Frequently Asked Questions About Your Child Being a Little
You want the best for your child, which is probably why you're interested in learning more about Big Brothers Big Sisters! We've prepared answers to some of the most common questions we receive from parents and guardians about enrolling their child as a Little. If you don't find an answer to a question you have, please contact us at 513-867-1227 and we'll be happy to speak with you.
Your child's future is bright! We're here to help ignite it.
The Basics: What it Means to be a Little
A Little Brother or Little sister is a child or youth who wants to be mentored by an older volunteer in one of our programs.
The Littles who are enrolled in our programs are between the ages of 6 and 14. They are boys and girls with diverse backgrounds and experiences who live in communities throughout Butler County. The majority of Littles face some adversity in their lives, including things like poverty, an incarcerated parent, or some form of abuse in their families. All Littles have amazing potential! Every Little and their family want the child to be a Little - no child is ever forced to be a Little Brother or Little Sister.
Our staff carefully matches Bigs and Littles based on many factors, including location, personalities, interests, and preferences. We want our Bigs and Littles to be compatible and for the relationship to have the best chance of blossoming. Read more below about how we make a match.
A Big Brother or Big Sister spends time with the Little Brother or Little Sister with whom they've been matched. In our Community-Based Program, this means that the Big Brother/Sister will pick up your child from your home 2 to 4 times a month for a couple of hours or more at a time. In our Site-Based Program, it means that they will spend 90 minutes together once per week after school during the school year, in a group setting. In both types of programs, time spent between your child and their Big means that they will engage in meaningful conversations in which the Big is encouraging your child in pursuit of his/her goals, and sharing helpful life perspective. Your child and their Big will also engage in activities that are fun and enjoyable for both of them.
When we make a match between a Big and a Little, we want it to last for as long as the relationship is beneficial for your child. We ask everyone involved to commit to at least one year, because when a mentoring relationship lasts for at least one year, it has the most positive impact on the child. On the other hand, when a mentoring relationship lasts for only a few months, it can negatively affect the child.
Any type of relationship requires dedication, consistency, and clear communication. It's no different between Bigs and Littles. It can take a little bit of time for your child and their Big to get acquainted with each other and for the relationship to feel like it's going well. Our staff will check in with you, your child, and your child's Big on a regular basis and provide any needed support. It's very important that you ask your child questions about the time they spend with their Big - what they did, how it went, what your child liked or didn't like, how they felt about it, etc. If your child indicates anything about the relationship that raises a concern, please share that with your Match Support Specialist (the BBBS staff member who will be assigned to support your child's match with their Big).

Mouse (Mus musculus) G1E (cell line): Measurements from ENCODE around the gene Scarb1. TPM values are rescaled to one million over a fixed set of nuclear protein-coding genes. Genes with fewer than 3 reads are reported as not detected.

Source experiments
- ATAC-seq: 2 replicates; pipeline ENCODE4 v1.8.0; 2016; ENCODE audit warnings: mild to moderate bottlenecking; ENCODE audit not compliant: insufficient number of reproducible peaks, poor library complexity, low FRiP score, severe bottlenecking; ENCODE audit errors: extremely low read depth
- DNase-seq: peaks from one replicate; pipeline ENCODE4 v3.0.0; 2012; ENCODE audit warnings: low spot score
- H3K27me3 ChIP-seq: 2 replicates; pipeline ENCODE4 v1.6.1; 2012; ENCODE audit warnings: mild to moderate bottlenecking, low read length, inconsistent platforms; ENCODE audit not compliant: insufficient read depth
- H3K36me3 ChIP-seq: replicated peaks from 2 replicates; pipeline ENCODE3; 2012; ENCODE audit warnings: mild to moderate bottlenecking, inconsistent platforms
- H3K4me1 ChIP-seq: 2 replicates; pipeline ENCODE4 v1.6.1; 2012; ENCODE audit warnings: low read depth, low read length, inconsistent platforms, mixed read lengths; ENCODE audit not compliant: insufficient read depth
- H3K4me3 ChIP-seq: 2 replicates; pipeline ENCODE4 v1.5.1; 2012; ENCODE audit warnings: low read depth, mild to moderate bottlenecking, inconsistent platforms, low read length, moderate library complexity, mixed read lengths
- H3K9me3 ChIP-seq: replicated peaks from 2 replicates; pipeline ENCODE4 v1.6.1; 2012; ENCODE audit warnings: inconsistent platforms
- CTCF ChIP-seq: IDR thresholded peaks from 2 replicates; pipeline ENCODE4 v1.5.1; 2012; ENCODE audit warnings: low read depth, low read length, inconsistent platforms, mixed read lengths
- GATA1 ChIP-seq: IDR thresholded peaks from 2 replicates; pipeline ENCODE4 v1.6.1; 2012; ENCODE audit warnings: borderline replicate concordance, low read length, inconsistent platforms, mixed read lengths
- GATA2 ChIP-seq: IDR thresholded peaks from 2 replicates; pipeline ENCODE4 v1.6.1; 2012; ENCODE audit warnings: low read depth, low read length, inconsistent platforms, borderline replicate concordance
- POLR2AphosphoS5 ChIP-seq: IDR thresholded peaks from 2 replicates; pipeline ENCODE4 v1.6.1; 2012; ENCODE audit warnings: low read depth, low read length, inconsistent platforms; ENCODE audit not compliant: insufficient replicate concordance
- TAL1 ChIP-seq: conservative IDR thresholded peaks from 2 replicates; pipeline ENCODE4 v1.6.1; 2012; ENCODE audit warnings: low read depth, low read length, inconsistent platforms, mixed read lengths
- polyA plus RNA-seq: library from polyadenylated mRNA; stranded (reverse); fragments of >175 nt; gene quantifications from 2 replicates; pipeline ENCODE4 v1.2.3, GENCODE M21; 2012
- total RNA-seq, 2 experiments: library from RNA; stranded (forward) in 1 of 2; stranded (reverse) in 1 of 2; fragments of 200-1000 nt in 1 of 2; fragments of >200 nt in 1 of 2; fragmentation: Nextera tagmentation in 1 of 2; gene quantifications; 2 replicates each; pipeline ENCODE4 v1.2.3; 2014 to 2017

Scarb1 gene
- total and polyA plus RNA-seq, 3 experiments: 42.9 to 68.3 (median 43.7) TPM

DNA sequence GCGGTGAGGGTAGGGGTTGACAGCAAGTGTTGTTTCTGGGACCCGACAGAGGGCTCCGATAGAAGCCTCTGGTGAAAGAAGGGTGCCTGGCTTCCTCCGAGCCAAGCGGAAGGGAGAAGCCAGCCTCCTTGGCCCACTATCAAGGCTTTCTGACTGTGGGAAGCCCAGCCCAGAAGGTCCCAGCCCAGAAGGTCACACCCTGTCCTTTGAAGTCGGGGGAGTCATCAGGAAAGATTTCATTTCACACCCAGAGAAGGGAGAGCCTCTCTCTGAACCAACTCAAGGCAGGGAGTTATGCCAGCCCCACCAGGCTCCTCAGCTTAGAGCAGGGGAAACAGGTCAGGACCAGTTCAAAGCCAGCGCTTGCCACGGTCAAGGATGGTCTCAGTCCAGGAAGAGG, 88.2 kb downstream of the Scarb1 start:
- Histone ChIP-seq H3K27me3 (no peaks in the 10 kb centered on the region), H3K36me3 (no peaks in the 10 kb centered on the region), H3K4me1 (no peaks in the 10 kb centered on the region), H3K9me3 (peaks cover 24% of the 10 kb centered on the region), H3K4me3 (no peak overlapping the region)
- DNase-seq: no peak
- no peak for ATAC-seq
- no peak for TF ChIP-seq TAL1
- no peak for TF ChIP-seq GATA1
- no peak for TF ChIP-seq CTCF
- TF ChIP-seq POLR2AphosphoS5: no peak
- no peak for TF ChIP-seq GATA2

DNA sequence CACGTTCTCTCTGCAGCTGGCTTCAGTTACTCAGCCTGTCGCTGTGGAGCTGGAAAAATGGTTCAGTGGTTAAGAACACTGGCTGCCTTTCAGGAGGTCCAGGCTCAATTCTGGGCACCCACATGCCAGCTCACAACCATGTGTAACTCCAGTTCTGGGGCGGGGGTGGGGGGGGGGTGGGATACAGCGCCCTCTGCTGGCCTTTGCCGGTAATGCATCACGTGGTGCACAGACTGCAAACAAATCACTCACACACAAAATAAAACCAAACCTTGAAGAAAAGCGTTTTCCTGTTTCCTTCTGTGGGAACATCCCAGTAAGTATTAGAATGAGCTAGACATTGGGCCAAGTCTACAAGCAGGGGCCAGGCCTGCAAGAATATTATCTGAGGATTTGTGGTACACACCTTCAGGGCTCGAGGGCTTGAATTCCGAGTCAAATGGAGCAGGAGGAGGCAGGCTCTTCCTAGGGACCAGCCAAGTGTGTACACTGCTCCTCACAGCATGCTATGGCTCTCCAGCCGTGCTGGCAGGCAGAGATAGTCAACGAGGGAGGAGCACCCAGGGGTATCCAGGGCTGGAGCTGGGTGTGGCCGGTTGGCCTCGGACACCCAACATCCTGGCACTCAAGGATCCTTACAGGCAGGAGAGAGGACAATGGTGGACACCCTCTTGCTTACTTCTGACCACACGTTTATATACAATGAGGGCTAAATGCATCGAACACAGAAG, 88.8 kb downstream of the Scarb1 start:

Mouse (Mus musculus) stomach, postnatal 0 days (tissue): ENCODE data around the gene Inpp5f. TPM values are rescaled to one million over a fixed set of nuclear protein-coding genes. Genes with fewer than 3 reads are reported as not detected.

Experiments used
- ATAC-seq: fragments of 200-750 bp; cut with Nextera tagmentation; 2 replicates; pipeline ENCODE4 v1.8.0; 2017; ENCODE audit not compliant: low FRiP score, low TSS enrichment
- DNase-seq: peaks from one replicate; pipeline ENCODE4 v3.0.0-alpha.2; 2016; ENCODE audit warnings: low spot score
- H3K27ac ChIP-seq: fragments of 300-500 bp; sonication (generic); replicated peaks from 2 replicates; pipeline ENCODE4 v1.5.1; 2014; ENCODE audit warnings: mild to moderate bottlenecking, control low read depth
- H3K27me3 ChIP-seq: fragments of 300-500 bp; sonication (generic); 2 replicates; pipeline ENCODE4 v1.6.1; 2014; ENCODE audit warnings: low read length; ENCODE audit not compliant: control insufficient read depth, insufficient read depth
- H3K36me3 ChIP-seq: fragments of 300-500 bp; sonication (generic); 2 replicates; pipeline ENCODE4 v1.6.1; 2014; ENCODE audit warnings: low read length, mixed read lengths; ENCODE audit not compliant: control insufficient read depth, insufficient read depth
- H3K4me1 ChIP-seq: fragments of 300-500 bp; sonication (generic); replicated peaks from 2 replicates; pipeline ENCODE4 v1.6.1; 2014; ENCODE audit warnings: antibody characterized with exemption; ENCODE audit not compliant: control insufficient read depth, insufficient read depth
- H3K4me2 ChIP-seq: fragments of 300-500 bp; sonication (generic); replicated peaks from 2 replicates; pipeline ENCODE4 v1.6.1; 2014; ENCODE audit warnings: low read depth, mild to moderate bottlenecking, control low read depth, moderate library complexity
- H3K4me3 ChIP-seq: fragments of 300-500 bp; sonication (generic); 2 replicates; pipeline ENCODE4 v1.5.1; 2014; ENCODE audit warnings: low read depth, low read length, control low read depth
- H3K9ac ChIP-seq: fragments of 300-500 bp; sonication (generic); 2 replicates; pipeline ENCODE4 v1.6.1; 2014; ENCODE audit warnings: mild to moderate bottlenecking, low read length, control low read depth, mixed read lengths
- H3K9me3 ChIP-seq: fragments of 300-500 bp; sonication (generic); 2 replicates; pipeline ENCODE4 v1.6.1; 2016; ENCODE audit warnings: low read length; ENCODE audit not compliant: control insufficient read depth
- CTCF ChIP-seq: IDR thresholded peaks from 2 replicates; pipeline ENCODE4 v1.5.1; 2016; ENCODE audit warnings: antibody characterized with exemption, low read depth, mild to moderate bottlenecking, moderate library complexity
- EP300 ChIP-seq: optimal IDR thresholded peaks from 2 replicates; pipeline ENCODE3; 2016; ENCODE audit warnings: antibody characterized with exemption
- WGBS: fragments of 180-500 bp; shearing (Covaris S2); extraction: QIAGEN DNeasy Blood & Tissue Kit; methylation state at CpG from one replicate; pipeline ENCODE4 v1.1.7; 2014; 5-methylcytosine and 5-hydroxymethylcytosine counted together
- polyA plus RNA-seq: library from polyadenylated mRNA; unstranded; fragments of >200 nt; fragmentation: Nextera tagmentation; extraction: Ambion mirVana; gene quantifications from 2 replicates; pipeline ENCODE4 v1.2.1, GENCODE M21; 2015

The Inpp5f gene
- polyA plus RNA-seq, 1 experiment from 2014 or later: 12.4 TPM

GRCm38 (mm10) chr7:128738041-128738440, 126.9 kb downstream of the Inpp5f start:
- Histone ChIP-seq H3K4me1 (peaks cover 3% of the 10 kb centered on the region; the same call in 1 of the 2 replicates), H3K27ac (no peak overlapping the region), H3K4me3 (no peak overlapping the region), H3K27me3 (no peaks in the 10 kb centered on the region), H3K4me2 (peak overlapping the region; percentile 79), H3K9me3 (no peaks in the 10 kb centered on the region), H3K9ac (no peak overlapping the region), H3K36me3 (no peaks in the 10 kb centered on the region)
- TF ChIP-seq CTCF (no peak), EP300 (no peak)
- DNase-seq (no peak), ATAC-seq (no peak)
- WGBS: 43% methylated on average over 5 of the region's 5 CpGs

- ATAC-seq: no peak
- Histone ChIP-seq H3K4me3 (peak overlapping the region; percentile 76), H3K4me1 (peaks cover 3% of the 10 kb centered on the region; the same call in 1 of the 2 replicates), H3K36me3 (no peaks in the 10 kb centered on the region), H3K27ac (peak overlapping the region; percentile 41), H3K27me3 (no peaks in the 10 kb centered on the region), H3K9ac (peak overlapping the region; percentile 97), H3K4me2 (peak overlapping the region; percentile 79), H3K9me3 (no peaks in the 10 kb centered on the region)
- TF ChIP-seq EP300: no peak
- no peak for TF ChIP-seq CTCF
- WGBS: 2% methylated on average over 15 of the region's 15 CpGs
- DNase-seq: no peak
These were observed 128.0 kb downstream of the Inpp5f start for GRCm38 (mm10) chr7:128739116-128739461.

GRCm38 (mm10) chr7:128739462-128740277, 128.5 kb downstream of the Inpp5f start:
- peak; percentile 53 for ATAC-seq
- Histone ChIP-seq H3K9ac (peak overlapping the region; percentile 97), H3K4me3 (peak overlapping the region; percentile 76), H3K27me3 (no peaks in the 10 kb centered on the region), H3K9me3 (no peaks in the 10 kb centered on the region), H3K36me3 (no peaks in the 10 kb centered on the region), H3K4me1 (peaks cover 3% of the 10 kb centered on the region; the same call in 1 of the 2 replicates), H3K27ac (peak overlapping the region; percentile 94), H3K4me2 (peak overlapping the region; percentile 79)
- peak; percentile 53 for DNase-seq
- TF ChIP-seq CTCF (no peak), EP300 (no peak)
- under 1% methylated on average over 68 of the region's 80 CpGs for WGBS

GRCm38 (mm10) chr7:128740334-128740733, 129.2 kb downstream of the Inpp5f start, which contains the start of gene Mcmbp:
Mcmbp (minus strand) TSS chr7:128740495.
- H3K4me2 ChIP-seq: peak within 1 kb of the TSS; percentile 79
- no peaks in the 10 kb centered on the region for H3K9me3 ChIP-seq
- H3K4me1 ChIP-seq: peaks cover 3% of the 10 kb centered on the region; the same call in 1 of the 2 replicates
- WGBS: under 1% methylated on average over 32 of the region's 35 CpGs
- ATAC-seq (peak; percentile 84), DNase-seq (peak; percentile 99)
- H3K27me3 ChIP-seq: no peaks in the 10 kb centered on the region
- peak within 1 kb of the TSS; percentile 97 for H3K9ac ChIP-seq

There is no cost to you to enroll your child or for your child to participate in our programs. If your child participates in our School-Based Program, you will be required to arrange transportation for them to get home from the school each week.
Littles must be at least 6 years old and no more than 14 years old at the time they enroll in our program. Once matched, your child can remain matched with their Big Brother/Sister until your child turns 18 or graduates from high school, whichever comes last.
Your child must reside within Butler County. They must be able to form a healthy relationship with an adult, and they must be able to verbally communicate with an adult.
Parents and guardians are essential partners in the Big Brothers Big Sisters program. You must be committed to the program, which means supporting the relationship between your child and their Big Brother/Sister, participating in required check-ins with your child's Match Support Specialist, and actively seeking support or asking questions if you have any concerns while your child is participating in our program. None of this works without you!
The Application, Screening, and Matching Process
All you need to do is get in touch with our office, which you can do in a number of ways:
- Click here to enroll your child online
- Call us at 513-867-1227
- Email Katy Roberts, Engagement Specialist, at email@example.com
Once you submit an application, you will be contacted by our Engagement Specialist, who will discuss the types of programs we offer, how our programs work, and any questions you may have about getting started.